Ad Age Editor Ken Wheaton just asked me if I thought Donald Trump's triumph is about "traditional advertising and millions in spending being useless."
My short answer: Actually, no.
My longer answer is that, while Donald Trump obviously benefited from an unprecedented level of free media coverage, which convinced him for much of the race that he didn't need to waste money on ads, in the end Team Trump did plow a ton of money into advertising -- and it cunningly, strategically outperformed tone-deaf Team Clinton.
To put that another way, Clinton badly screwed up her ad game.
Given that I've spent the last 38 weeks, along with Ad Age Datacenter's Kevin Brown, deeply immersed in presidential campaign TV and radio ad spending data for AdAge.com's every-Friday Campaign Ad Scorecard reports (here's the most recent edition), I have some strong opinions about this. In fact, two months ago, in a cover story for Ad Age titled "Yes He Can? Here's How Trump Could Win," I suggested that the Clinton campaign's use of its vast ad budget to hammer away at Trump for being, basically, an asshole, was then already running out of steam.
I specifically cited one of the Clinton camp's most praised -- and most heavily budgeted -- ads, titled "Role Models," which showed innocent little children watching Donald Trump say nasty things on TV, before serving up a tagline: "Our children are watching. What example will we set for them?" As I wrote in September,
What the Clinton campaign seems to forget is that Donald Trump announced his candidacy a long time ago (June 16, 2015) and he's said hundreds of outrageous things since then, and we're all used to it by now. We're inoculated to it. Spending money to try to crank up the outrage machine over Outrageous Donald is probably not going to move the needle at this point. And, again, there's a condescension factor at play (are you saying I'm a bad parent if I support Donald Trump?!).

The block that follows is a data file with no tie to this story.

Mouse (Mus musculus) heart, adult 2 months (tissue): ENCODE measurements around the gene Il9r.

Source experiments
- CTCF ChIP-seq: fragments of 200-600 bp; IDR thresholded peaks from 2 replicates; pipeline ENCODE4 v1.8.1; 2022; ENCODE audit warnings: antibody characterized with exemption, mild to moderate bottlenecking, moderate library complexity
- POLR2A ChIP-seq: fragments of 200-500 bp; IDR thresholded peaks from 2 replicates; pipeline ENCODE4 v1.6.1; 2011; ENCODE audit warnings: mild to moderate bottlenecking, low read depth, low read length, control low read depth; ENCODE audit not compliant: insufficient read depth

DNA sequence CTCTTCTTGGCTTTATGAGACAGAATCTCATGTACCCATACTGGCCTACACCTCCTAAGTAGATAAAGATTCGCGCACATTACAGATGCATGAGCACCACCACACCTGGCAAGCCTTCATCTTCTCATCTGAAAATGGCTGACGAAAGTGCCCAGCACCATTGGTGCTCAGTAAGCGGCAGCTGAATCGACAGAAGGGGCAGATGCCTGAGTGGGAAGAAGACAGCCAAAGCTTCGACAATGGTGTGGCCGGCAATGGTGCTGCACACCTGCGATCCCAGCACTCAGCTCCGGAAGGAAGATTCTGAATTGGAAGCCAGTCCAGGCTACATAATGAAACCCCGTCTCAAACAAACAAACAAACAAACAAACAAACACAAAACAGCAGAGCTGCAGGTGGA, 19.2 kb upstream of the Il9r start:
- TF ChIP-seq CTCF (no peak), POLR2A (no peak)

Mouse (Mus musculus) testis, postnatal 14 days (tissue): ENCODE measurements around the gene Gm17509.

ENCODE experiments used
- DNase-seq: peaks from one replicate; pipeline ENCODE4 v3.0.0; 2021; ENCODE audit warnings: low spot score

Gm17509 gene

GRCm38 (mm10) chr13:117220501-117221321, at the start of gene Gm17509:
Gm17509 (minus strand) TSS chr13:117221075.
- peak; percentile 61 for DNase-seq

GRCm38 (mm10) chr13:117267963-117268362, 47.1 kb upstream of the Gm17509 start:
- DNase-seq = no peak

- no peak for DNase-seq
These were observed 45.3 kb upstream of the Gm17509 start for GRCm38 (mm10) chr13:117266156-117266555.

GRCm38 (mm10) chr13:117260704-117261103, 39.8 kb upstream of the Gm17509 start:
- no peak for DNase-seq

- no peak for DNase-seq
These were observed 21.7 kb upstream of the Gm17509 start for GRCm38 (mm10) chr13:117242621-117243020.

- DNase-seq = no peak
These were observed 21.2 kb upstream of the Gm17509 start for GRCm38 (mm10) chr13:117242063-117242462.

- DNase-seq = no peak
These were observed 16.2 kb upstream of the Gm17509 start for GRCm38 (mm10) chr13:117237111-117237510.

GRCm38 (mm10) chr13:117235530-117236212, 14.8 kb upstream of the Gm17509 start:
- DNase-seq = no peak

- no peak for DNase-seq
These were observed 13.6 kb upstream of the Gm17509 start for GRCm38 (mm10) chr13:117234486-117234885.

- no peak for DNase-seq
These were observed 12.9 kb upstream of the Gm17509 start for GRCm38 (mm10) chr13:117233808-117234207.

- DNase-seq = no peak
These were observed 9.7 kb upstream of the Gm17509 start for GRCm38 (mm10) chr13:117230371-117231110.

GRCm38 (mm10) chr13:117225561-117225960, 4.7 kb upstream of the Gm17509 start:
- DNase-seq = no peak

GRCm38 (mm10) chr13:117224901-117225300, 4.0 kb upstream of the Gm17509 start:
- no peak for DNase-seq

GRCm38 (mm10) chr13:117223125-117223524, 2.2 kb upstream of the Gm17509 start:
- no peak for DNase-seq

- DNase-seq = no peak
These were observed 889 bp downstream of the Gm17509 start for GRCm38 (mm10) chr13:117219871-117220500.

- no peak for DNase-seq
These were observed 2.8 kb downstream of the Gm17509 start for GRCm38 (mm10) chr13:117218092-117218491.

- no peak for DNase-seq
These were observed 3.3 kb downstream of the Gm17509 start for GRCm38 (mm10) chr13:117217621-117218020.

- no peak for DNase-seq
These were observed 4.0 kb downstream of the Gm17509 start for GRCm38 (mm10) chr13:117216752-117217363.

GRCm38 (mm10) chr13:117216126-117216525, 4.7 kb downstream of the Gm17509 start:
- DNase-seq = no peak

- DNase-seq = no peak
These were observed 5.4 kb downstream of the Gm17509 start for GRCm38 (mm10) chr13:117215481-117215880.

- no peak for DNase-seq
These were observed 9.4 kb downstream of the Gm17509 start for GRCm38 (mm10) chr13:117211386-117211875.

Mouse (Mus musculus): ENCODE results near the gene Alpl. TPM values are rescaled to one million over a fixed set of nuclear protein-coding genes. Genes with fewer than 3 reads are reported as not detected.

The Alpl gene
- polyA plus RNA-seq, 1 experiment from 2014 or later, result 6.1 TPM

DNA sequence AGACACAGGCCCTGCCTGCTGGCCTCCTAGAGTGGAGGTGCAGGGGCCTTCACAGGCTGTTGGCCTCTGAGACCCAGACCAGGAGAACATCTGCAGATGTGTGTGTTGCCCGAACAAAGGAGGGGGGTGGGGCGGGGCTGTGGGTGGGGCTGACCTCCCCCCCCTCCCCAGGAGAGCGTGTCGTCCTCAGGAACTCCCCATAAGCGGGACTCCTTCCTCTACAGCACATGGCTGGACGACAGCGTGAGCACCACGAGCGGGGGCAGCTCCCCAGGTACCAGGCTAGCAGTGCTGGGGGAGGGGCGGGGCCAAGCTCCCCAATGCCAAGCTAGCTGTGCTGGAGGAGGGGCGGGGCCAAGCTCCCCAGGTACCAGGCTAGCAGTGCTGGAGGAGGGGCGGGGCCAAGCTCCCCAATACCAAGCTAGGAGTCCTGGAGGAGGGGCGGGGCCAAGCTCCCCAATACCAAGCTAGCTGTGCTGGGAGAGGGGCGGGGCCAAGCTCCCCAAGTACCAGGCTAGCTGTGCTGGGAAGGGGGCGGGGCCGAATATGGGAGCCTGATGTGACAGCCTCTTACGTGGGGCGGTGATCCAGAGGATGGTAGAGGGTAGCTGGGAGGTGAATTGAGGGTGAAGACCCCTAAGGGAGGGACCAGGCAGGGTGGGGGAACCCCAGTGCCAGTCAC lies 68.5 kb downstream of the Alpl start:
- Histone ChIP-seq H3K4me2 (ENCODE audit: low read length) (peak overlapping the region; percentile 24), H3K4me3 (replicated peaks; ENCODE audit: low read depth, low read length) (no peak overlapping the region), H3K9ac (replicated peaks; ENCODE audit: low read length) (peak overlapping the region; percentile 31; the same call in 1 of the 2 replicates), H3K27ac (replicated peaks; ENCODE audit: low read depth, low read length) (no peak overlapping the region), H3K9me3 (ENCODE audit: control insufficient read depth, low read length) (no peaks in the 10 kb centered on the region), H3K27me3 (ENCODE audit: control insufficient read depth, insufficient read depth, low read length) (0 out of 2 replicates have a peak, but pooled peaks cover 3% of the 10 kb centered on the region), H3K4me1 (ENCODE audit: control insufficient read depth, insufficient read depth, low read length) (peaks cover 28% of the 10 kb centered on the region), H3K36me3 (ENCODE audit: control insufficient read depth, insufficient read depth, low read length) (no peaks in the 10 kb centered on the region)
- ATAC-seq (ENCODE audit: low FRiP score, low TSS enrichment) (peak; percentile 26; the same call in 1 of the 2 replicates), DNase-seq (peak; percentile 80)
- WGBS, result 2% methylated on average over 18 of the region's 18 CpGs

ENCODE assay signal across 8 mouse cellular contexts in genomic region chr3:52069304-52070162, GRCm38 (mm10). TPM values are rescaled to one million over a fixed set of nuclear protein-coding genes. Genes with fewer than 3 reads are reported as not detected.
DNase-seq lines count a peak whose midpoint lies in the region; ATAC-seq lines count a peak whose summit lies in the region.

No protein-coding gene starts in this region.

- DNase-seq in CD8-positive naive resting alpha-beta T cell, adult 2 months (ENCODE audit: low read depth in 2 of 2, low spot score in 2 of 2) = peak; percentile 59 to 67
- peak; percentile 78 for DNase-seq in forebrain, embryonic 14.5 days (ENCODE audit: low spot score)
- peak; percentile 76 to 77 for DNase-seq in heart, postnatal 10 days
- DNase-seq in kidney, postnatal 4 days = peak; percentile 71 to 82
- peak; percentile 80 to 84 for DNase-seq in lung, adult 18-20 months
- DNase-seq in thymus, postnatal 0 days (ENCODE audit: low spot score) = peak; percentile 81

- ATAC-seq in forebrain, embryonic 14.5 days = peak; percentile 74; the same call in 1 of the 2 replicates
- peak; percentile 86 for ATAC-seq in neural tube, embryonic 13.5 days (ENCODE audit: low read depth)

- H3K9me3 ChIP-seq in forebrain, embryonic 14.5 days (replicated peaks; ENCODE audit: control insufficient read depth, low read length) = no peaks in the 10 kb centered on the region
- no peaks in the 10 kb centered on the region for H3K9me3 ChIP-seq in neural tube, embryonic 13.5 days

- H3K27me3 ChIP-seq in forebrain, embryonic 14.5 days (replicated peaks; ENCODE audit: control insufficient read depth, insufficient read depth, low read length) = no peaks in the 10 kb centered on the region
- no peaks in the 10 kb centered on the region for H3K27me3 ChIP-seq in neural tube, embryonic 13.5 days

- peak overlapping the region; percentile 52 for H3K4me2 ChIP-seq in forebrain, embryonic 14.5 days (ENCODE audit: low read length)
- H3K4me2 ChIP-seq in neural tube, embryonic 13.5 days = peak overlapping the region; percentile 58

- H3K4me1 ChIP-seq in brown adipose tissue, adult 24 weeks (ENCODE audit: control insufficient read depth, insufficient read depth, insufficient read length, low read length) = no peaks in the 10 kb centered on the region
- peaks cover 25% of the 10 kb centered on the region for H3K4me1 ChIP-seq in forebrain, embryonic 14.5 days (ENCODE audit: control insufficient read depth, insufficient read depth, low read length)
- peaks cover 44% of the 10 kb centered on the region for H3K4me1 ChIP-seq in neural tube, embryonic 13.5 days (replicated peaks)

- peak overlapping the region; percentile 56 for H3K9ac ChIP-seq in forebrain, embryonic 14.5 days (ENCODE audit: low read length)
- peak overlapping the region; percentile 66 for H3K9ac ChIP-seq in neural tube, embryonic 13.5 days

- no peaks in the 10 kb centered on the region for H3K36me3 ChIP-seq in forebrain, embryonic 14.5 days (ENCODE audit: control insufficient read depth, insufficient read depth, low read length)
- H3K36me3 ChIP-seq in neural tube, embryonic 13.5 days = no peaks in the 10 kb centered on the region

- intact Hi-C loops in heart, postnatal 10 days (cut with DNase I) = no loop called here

It seemed like every ad that Clinton and her allies released in the ensuing months was simply a variation on the theme that Donald Trump is a big jerk. In fact, as recently as Sunday, Clinton's campaign released a video titled "10 minutes of Donald Trump demeaning, objectifying, and insulting women."
Whereas Trump's campaign released dead-simple, exceedingly traditional ads related to Big Issues. In Trump's first TV commercial of the general election, a narrator declared that "In Hillary Clinton's America, the system stays rigged against Americans. Syrian refugees flood in. Illegal immigrants convicted of committing crimes get to stay, collecting Social Security benefits, skipping the line...." In contrast, "Donald Trump's America is secure. Terrorists and dangerous criminals kept out. The border secure. Our families safe...."
A follow-up commercial in the same mold about the economy declared that "In Hillary Clinton's America, the middle class gets crushed, spending goes up, taxes go up, hundreds of thousands of jobs disappear. It's more of the same, but worse. In Donald Trump's America, working families get tax relief, millions of new jobs created, wages go up, small businesses thrive. The American dream, achievable. Change that makes America great again."